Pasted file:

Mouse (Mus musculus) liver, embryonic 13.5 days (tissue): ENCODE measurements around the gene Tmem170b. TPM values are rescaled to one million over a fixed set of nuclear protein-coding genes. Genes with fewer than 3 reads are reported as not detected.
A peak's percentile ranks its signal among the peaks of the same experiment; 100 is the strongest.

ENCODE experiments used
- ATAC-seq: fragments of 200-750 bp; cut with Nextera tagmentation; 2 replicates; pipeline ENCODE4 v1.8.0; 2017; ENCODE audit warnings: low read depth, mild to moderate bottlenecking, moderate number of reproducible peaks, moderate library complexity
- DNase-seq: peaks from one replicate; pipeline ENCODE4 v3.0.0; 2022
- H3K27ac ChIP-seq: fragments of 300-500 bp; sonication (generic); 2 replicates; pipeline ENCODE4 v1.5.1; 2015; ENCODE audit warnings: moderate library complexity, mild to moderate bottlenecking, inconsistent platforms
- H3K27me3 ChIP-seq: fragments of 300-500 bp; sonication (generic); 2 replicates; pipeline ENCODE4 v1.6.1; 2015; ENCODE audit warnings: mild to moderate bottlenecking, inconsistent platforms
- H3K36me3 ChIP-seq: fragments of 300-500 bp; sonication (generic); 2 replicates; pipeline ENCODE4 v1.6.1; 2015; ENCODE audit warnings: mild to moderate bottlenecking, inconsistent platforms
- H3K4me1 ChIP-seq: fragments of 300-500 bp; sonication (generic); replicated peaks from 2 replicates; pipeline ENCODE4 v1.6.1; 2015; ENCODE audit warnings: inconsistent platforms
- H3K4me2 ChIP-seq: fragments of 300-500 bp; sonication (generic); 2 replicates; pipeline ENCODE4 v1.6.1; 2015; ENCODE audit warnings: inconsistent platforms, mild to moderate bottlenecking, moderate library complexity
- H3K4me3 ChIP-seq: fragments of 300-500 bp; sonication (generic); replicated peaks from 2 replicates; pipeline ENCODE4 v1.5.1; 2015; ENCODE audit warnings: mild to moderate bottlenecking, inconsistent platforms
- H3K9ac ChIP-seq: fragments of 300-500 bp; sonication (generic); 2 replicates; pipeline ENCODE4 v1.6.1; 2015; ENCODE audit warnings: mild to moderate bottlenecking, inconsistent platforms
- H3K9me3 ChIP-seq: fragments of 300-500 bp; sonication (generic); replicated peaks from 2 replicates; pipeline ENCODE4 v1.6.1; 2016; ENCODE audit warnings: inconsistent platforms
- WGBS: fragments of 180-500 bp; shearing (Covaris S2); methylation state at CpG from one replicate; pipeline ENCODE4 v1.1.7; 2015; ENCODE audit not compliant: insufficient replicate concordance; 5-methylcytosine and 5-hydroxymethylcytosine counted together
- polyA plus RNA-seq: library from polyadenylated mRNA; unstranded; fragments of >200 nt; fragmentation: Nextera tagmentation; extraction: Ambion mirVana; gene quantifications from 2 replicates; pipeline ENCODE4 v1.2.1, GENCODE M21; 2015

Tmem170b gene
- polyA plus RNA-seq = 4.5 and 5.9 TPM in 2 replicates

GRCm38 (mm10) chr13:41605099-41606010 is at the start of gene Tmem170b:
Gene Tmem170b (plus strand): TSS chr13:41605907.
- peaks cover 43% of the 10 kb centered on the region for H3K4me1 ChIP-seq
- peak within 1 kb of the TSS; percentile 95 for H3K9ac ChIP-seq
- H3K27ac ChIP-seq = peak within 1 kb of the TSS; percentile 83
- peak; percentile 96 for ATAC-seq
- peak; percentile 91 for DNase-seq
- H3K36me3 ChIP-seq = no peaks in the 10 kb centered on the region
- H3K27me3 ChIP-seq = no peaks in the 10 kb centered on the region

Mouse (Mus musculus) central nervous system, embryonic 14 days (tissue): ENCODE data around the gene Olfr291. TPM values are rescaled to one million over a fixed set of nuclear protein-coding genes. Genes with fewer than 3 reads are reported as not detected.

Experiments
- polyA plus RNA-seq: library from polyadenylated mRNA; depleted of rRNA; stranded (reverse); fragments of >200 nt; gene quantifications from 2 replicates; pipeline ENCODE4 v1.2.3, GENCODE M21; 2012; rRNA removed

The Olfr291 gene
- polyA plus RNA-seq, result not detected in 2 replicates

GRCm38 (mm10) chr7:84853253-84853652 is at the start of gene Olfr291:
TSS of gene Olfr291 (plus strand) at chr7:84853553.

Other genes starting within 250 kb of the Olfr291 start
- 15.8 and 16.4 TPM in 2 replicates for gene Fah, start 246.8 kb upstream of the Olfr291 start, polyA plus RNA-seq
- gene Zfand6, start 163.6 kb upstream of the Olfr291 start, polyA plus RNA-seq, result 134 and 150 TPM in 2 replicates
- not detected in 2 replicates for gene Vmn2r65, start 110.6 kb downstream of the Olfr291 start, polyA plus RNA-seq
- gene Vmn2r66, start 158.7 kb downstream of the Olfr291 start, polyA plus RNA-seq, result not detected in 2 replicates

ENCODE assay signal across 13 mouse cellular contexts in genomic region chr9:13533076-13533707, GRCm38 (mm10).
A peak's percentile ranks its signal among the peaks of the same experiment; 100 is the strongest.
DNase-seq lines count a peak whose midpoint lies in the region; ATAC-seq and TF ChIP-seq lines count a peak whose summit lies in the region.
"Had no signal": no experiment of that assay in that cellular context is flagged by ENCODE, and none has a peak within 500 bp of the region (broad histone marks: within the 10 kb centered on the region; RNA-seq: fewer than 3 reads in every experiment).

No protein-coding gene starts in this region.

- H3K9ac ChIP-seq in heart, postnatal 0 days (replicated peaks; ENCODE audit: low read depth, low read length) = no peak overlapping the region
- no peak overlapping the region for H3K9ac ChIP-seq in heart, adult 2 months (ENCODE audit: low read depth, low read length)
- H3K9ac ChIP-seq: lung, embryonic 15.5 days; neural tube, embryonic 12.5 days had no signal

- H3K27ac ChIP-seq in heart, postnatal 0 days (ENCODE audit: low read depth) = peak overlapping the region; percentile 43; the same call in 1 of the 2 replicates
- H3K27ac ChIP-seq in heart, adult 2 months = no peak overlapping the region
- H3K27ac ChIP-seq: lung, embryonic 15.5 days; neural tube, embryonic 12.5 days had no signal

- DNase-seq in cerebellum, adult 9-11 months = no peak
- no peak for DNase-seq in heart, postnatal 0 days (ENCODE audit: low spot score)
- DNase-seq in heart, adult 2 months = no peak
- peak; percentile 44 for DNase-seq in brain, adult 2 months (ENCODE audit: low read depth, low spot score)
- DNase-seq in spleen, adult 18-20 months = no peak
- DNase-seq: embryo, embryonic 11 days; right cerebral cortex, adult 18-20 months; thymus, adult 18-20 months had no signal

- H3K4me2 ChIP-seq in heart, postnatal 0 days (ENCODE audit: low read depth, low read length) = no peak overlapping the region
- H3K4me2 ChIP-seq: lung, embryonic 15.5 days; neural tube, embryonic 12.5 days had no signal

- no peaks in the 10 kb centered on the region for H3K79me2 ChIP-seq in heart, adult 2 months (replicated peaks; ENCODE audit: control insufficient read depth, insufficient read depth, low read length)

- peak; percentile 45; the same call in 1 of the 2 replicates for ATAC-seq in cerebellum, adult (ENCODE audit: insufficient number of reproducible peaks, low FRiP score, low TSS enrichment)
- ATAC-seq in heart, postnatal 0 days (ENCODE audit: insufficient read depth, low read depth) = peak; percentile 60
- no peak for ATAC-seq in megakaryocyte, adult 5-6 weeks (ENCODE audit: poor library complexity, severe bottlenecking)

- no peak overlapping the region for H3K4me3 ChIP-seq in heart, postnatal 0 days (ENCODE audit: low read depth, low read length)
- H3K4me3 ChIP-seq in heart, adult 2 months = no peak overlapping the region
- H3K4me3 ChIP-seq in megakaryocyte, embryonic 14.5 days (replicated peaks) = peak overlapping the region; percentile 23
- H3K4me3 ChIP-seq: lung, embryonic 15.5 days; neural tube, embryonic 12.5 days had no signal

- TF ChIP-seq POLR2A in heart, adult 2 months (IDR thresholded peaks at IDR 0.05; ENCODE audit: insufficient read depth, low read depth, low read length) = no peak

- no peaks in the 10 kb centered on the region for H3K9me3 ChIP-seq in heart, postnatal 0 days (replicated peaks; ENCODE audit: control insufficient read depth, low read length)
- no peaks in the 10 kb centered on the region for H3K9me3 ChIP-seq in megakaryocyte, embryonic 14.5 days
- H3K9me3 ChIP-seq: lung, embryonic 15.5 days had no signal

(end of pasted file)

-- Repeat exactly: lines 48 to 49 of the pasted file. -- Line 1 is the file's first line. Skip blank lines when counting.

- H3K27ac ChIP-seq in heart, adult 2 months = no peak overlapping the region
- H3K27ac ChIP-seq: lung, embryonic 15.5 days; neural tube, embryonic 12.5 days had no signal